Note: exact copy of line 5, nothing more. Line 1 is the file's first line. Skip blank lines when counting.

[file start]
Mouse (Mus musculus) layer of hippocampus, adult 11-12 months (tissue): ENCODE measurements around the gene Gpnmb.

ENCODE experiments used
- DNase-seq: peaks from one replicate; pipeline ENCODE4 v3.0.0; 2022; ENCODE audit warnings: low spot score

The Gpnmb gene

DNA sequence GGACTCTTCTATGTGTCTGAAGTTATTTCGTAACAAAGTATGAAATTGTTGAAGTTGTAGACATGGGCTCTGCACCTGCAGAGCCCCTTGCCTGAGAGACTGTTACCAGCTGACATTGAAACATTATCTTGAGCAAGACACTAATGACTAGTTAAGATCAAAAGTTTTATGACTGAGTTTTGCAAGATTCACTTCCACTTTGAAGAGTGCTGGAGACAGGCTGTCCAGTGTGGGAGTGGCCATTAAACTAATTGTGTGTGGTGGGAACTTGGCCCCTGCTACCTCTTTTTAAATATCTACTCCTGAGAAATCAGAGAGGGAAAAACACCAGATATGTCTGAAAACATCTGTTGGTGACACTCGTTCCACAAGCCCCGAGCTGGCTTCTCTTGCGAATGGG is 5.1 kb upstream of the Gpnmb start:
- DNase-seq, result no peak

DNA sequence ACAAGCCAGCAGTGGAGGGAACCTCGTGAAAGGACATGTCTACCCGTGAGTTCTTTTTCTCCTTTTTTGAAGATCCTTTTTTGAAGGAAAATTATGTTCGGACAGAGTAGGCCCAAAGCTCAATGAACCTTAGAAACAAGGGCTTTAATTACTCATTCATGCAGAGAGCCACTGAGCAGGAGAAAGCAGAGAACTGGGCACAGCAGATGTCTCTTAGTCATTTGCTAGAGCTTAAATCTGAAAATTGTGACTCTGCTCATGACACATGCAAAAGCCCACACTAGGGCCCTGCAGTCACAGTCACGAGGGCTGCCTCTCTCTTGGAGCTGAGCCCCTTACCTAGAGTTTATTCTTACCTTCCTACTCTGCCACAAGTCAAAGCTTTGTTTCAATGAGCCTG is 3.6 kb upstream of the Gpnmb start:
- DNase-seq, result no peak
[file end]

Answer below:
DNA sequence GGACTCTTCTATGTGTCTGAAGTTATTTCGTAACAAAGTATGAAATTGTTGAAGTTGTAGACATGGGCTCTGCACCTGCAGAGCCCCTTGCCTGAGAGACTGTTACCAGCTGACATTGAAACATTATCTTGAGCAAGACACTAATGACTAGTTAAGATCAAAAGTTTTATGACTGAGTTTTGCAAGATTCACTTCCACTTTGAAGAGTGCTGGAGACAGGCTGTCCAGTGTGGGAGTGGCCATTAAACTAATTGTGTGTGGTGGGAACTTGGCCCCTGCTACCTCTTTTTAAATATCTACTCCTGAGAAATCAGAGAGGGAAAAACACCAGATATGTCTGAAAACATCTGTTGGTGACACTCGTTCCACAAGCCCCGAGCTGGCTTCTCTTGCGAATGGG is 5.1 kb upstream of the Gpnmb start: